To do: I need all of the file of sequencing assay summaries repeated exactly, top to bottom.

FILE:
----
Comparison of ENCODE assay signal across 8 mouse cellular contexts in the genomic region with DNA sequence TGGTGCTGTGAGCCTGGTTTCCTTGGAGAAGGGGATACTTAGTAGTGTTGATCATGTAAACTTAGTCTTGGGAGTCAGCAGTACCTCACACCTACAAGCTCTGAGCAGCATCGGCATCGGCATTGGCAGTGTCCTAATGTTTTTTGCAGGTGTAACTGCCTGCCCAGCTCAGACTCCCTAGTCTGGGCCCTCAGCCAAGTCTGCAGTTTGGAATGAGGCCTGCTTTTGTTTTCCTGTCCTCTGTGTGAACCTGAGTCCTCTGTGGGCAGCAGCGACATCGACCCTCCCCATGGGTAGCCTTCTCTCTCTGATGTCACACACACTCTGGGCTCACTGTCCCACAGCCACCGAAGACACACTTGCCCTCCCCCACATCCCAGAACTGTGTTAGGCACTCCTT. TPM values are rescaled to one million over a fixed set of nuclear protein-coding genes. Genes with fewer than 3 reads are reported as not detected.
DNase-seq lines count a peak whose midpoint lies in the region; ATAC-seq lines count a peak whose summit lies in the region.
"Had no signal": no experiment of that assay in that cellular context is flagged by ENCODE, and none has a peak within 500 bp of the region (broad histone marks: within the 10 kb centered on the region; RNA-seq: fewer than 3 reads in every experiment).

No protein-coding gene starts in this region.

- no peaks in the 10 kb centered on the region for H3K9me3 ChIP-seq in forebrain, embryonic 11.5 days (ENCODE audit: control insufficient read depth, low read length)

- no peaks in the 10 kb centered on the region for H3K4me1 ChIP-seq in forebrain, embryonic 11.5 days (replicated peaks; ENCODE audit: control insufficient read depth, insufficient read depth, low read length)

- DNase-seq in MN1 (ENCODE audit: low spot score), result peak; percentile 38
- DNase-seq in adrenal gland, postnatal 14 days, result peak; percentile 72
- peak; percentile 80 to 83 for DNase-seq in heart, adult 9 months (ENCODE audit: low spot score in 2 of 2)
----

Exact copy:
Comparison of ENCODE assay signal across 8 mouse cellular contexts in the genomic region with DNA sequence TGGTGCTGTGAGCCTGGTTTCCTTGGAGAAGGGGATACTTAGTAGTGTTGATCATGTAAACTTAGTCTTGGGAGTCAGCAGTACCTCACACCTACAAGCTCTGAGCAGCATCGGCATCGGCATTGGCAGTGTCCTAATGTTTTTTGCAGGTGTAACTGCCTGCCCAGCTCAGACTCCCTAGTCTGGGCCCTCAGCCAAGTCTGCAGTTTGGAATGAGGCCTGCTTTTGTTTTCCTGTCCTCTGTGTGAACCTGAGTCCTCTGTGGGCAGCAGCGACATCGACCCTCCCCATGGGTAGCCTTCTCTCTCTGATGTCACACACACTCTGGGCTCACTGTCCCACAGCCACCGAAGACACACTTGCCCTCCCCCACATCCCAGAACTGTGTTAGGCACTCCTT. TPM values are rescaled to one million over a fixed set of nuclear protein-coding genes. Genes with fewer than 3 reads are reported as not detected.
DNase-seq lines count a peak whose midpoint lies in the region; ATAC-seq lines count a peak whose summit lies in the region.
"Had no signal": no experiment of that assay in that cellular context is flagged by ENCODE, and none has a peak within 500 bp of the region (broad histone marks: within the 10 kb centered on the region; RNA-seq: fewer than 3 reads in every experiment).

No protein-coding gene starts in this region.

- no peaks in the 10 kb centered on the region for H3K9me3 ChIP-seq in forebrain, embryonic 11.5 days (ENCODE audit: control insufficient read depth, low read length)

- no peaks in the 10 kb centered on the region for H3K4me1 ChIP-seq in forebrain, embryonic 11.5 days (replicated peaks; ENCODE audit: control insufficient read depth, insufficient read depth, low read length)

- DNase-seq in MN1 (ENCODE audit: low spot score), result peak; percentile 38
- DNase-seq in adrenal gland, postnatal 14 days, result peak; percentile 72
- peak; percentile 80 to 83 for DNase-seq in heart, adult 9 months (ENCODE audit: low spot score in 2 of 2)